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Teaching the First World War
Teaching the First World War

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4.1 American propaganda – Example 1

This first example was published in 1916 before the USA entered the war.

Students’ skills development: Primary source analysis

Print propaganda: Life magazine (1916)

You have the option to consider each question yourself before revealing our specimen answers or use our worked example for students’ skills development. (A larger version of this map can be viewed and downloaded from the website of Cornell University Library [Tip: hold Ctrl and click a link to open it in a new tab. (Hide tip)] .)

Described image
Figure 5 Front cover of Life magazine, 10 February 1916




This cartoon was drawn for the front cover of Life magazine, a popular American satirical magazine based in New York City. The artist is unknown.



The cartoon was published in February 1916. This was just over a year before the USA intervened in the First World War, but amid growing clamours for military preparedness and increasing concerns regarding the threat posed by Germany.



The cartoon depicts an imaginary map of North America, in which the USA appears to have succumbed to foreign invasion. The bulk of the USA has been invaded by Germany and has been named New Prussia, after Germany’s largest state. Major cities within the USA have been given Germanic names – New York, for example, has been renamed ‘New Potsdam’ after the Prussian city. Other geographical features have also been renamed: the Atlantic Ocean is now the ‘Von Tirpitz’ Ocean, named after the German admiral. Florida has been renamed Turconia – a reference to Turkey, Germany’s allies in the war. Students might also notice that the west coast has been renamed Japonica – this reflected American concerns regarding Japanese aggression, though Japan by this stage in the war had in fact intervened on behalf of the Allies.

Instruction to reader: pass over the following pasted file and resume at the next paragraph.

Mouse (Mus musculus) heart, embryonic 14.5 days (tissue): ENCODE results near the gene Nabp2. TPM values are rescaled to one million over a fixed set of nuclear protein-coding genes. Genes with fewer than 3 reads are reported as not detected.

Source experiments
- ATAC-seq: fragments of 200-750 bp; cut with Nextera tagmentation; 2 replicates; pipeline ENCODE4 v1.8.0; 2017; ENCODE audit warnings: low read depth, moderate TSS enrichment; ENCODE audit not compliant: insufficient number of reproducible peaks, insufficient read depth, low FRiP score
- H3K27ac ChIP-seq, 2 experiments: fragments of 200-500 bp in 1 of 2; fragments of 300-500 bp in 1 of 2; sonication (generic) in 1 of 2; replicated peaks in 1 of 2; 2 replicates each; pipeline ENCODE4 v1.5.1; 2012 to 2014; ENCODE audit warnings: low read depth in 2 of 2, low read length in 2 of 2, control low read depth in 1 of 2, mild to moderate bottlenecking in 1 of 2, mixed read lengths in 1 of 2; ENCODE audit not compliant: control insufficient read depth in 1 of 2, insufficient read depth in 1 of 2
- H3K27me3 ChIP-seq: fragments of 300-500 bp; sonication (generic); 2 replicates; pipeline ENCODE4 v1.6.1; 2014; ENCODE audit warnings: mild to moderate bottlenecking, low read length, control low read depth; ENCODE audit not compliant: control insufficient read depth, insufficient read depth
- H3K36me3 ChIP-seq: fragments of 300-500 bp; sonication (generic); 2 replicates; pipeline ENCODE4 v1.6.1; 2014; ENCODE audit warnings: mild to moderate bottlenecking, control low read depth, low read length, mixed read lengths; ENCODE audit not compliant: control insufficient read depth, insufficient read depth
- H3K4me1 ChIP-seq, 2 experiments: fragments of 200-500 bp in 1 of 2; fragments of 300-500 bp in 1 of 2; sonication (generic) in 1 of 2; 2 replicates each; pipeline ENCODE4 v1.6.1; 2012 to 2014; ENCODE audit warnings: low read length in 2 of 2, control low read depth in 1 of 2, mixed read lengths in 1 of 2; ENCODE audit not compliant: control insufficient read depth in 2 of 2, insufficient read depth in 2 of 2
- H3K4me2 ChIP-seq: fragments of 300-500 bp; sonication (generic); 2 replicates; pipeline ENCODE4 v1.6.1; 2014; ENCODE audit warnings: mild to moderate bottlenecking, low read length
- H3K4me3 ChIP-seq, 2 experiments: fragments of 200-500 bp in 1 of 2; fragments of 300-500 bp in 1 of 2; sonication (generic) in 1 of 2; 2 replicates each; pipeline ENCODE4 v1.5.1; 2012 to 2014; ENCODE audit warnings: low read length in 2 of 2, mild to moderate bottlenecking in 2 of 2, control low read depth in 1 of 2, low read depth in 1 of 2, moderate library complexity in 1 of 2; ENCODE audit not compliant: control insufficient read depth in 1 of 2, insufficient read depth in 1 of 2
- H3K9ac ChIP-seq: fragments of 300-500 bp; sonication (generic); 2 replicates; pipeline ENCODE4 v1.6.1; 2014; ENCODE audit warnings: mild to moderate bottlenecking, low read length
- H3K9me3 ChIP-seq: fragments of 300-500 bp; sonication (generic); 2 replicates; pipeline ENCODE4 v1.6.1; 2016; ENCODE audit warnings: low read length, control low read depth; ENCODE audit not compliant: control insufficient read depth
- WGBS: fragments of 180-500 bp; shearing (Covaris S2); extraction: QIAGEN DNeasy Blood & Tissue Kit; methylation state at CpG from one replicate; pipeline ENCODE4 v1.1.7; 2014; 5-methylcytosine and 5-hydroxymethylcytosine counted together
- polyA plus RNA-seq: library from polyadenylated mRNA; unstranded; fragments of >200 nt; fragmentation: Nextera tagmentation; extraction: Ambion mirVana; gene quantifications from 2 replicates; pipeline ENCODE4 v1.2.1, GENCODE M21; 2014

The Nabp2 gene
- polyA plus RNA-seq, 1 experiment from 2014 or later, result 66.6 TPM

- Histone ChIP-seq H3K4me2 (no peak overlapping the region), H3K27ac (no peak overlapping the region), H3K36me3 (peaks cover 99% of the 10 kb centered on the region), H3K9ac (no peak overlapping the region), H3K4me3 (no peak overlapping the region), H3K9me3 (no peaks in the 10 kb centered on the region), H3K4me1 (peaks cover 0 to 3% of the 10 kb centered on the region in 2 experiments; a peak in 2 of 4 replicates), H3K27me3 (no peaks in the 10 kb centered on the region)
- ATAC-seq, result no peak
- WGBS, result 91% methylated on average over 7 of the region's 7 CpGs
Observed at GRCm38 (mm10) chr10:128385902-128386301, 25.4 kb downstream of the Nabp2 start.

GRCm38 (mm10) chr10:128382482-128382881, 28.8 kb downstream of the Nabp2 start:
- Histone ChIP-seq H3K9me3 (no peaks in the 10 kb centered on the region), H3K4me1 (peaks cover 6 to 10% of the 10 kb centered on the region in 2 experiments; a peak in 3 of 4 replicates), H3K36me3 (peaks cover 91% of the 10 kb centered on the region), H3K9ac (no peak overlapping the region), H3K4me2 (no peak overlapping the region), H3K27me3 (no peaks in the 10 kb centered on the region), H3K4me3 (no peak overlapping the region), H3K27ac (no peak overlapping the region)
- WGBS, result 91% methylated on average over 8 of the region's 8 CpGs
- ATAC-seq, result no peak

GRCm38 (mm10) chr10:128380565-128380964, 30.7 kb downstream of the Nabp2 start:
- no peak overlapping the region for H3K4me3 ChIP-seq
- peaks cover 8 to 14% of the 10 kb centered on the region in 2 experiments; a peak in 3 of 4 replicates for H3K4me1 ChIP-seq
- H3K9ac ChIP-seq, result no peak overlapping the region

The exact message behind this image is open to interpretation, and students might approach it in a number of ways. On the one hand, by using humour, the cartoon appears to be making light of the impact of a German invasion. However, Life was one of a number of American publications that regularly demonised Germany and pushed for military preparedness. When this is explained to students, they are likely to realise that the map is perhaps best understood as a warning against the potential threat of German invasion and a call for greater military preparedness.



To capture the reader’s attention, the cartoonist has employed a colourful, eye-catching design. The juxtaposition of German names alongside the familiar outline of the USA is humorous, but it also reinforces a serious message regarding the potential consequences of a German invasion.

Uses for historians


This cartoon provides evidence of the process that led the USA from neutrality to intervention in the First World War. It is an example of how public opinion began to turn against Germany and how gradually many influential American publications began to favour military preparedness. This would eventually develop into widespread support for intervention among the nation’s elites. However, like many examples of humour in history, there is ambiguity, and we cannot be certain of how readers responded to this cartoon.

The next section has the second example of American propaganda.